Interference from wireless devices can be caused by other wireless networks, or even things such as Bluetooth devices, microwaves or remote garage openers. A quick way to avoid congestion is to change the band your network uses from the 2.4GHz band to the 5GHz band if possible on your router.
This works because most wireless networks and other wireless devices use the 2.4GHz network. There are also far more channels available on the 5GHz band which means congestion is less likely. However, if your computer is far away from your router, you may have problems on the 5GHz band as its signal does not travel as far.
Alternatively, if you only have the option of using the 2.4GHz band, you can try to switch the channels you use to ones with less interference.
Ok, Onto The Router
If on the first check, you found that all your devices were timing out, it is most likely to be a problem with your network.
6) Reset Your Router
As with most fixes, the first and easiest thing to do is simply reset your router. To do this, disconnect the router from its power source, wait 30 seconds, and then turn it back on again. Your devices should automatically reconnect and you will soon be able to find out if this quick fix has made a difference or not.
7) Check Your Router Settings
Another, slightly more advanced thing to do is to check your wireless router’s settings. To do this log into your router and find the page that relates to network settings. You can then change a number of things including changing from the 5GHz band to the 2.4GHz band (or vice versa) and changing the channel you are connected to or set the router to automatically connect to the best available channel.
Please keep in mind that your router will only select the best available channel on startup so make sure to reboot your router if you want it to select a new one.
8) Problems With ISP
While the hardware you use will often get the blame for problems like this one, it isn’t necessarily the case that it is your hardware’s fault. If you have tried the solutions on this list and had no luck in terms of fixing your connection, it could be time to call your ISP.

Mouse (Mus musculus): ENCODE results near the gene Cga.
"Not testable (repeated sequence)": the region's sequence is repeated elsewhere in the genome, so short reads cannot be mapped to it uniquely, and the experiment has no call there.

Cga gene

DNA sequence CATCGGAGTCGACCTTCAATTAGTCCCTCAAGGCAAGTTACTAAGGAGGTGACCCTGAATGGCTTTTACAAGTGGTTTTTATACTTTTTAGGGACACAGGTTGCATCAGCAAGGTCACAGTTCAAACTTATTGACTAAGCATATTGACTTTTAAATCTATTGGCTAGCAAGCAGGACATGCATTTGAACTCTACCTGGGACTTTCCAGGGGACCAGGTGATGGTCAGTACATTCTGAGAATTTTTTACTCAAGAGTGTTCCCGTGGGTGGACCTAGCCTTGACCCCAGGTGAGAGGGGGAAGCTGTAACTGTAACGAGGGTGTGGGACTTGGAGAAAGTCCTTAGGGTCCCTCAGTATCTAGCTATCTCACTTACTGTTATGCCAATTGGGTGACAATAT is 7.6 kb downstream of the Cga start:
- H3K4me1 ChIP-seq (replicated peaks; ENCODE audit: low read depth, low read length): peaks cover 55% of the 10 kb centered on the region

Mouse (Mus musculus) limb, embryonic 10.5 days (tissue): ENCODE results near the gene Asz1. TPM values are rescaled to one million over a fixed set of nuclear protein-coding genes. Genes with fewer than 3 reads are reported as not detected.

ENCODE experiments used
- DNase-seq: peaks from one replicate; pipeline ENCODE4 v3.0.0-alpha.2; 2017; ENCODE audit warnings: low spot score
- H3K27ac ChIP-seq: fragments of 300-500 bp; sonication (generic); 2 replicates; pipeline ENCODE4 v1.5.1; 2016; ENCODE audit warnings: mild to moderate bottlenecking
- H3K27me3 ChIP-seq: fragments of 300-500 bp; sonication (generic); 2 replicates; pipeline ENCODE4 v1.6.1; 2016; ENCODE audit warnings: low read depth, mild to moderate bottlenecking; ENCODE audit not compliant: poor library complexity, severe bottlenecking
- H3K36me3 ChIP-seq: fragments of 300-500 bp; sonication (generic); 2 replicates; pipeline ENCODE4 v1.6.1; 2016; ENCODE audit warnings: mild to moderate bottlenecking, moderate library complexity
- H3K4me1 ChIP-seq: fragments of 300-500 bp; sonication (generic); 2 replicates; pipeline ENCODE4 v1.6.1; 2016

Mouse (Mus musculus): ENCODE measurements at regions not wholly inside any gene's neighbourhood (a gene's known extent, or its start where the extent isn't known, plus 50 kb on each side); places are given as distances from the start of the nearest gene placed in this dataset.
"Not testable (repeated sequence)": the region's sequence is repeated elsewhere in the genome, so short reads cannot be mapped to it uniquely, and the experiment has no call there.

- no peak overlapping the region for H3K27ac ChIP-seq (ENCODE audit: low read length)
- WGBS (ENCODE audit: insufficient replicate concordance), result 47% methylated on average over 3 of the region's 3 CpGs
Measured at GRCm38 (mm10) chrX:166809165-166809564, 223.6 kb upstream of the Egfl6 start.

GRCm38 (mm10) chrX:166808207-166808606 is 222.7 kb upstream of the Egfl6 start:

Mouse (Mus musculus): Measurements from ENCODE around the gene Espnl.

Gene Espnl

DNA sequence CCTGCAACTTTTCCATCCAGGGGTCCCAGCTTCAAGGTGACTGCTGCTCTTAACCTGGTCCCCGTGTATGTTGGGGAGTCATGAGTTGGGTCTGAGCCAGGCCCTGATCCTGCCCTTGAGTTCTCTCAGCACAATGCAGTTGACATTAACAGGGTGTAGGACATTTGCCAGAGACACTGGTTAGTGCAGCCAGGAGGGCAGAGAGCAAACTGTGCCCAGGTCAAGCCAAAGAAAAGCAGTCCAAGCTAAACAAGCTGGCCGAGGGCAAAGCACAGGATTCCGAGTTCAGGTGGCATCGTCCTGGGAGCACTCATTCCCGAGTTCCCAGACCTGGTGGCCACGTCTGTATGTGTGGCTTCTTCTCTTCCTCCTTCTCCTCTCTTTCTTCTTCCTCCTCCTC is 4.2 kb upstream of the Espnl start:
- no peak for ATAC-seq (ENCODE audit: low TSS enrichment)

Your ISP will be able to check your connection and tell you if there are any problems with the service they are providing. If it turns out that there is a problem, they will be able to advise you on what to do next.
9) Router Firmware Update
This is the most difficult of all the router fixes. Router firmware is often updated to solve problems or glitches in routers. As such if there is a firmware update available for your router it could be worth installing this to see if it solves your problem.
Unfortunately, this isn’t as easy to do as some of the other fixes in this article. There are a number of posts out there about how to do this, but put simply you will first have to check if there are any updates available, either on the manufacturer's website or on in the router’s settings.
If there are updates available, you will then have to download the firmware and install it onto your router. Please bear in mind that should anything go wrong during this process, you may end up rendering your router useless.
As such, and especially if you are having timeout problems, you should make sure all your connections between your router and your computer are wired during the firm grade upgrade process and not done over your faulty wireless network.
We hope our checklist of potential issues helped you out. Did they work for you? Maybe we missed something? Let us know about it below. Thanks!?